I originally deployed by lab with an embedded vSphere 6 deployment using the VCSA, so the vCenter server and PSC were both running on the same node. I did this specifically so I could go through the process of reconfiguring the vCenter server to use an external PSC after I deployed a new external PSC to the environment.

I deployed an external PSC to my lab environment, into the same SSO domain and SSO site as the embedded node. My lab is running VMWare Workstation, so deploying a PSC node using the VCSA is not done through the browser UI as usual, and required a couple of tweaks to the virtual machine config file to make sure it joined the original SSO domain successfully and started PSC replication. I’ll probably do a post on this process in a few days as I am planning to deploy another external PSC.

Update: Here is a post on deploying an external PSC into an existing environment in VMware Workstation.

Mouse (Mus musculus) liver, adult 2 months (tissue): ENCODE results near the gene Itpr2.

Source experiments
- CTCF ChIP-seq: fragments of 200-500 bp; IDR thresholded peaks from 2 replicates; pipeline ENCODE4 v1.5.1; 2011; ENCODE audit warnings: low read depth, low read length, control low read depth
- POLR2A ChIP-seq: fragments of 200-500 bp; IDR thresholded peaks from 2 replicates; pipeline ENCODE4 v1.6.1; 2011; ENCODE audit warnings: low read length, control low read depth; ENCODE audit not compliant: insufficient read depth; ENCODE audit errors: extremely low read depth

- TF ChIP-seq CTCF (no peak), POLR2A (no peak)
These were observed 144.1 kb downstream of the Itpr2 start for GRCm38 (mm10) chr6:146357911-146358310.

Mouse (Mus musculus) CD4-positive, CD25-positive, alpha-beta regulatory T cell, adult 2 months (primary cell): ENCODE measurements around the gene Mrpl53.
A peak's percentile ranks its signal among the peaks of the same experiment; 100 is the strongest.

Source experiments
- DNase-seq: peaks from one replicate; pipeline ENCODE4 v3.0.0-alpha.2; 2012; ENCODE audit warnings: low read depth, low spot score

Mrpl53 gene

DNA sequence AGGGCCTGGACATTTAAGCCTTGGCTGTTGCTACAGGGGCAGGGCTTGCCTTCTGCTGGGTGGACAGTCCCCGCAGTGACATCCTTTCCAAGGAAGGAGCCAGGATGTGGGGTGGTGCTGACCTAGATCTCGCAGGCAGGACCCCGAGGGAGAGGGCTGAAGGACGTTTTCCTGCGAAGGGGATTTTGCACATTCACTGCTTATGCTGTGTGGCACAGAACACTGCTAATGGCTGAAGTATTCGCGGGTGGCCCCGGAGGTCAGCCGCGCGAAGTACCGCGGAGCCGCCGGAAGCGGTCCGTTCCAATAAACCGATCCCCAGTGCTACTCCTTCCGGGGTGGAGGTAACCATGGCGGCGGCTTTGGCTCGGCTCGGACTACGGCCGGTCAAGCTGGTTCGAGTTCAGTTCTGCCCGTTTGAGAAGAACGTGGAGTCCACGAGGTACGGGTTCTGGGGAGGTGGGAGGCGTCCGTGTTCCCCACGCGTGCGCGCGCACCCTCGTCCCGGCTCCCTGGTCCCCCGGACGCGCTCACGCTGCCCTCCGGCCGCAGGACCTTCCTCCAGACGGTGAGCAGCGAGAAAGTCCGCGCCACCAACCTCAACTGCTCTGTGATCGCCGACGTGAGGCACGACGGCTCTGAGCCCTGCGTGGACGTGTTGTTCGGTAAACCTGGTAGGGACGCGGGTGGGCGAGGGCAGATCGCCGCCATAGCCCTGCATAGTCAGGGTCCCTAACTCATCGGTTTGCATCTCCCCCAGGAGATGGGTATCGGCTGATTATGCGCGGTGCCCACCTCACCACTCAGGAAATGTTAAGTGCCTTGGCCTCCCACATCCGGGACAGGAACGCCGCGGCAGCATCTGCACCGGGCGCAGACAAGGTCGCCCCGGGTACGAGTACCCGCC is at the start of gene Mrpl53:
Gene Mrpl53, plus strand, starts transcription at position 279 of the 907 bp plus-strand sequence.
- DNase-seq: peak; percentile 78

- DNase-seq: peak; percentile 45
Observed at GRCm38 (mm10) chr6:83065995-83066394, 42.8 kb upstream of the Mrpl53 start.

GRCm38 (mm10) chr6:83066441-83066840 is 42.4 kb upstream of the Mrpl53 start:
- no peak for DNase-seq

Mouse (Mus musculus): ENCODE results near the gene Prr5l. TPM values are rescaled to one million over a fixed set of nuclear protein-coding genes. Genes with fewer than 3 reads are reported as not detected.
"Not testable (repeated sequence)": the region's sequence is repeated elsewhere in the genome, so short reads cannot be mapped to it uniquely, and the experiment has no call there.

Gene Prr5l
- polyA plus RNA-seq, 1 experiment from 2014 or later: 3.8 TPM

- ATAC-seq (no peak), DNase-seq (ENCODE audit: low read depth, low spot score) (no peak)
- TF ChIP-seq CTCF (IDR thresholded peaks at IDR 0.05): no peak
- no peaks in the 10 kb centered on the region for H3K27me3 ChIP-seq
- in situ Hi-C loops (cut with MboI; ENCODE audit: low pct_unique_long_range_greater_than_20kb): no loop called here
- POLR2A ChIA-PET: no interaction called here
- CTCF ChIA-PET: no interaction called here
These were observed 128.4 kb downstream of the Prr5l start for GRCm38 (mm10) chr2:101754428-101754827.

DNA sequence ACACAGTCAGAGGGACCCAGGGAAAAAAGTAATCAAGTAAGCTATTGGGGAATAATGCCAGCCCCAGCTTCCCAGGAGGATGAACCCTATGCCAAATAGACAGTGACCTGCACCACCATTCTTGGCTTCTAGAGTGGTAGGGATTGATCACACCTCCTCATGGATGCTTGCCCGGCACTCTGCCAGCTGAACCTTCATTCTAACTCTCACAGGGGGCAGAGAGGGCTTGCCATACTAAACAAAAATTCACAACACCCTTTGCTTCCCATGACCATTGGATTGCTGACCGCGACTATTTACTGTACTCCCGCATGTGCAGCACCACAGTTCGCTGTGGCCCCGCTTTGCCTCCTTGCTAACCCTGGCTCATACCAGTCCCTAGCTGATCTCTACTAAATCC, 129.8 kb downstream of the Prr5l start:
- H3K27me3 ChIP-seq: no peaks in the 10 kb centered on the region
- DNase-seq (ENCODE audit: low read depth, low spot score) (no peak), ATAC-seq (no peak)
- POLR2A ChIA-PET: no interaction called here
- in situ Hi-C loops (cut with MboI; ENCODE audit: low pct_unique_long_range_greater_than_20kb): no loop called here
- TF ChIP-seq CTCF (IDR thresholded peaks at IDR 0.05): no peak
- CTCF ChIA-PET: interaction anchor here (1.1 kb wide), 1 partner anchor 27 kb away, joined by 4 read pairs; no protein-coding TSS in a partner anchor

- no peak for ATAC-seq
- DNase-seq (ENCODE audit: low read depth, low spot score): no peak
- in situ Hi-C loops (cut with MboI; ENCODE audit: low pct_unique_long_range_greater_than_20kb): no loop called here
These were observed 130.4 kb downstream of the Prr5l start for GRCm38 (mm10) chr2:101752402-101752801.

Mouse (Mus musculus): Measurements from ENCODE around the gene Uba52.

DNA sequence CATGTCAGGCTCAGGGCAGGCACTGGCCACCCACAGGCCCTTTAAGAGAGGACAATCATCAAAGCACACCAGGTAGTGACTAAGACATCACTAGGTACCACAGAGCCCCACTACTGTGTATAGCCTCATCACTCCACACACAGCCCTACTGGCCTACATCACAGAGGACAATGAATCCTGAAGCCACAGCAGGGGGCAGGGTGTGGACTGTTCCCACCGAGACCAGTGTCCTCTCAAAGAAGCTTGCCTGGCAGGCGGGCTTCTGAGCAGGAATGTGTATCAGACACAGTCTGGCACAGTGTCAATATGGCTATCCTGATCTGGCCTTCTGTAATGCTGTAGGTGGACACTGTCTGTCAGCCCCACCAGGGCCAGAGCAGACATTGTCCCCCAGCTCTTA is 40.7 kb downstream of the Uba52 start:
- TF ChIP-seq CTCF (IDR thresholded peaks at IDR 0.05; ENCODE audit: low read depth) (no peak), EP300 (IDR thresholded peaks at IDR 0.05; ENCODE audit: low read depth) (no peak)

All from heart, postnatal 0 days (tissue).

To confirm, when using cmsso-util to reconfigure the vCenter server to an external PSC, the process demotes the embedded deployment to just a management (vCenter) node.

Reconfigure using cmsso-util

  • The reconfiguration of a vCenter Server embedded instance to an external PSC is a one-way process
  • The VMware documentation for this process is here
  • Ensure you have deployed a new external PSC into the same SSO domain as the embedded deployment and confirmed the environment is healthy

Remember these steps before making any changes

  1. You can validate the SSO configuration by using vmafd-cli (see the VMware article above)
  2. Take snapshots of all PSC nodes in the SSO domain and the vCenter server you are doing the reconfigure on, in case of any issues

Process: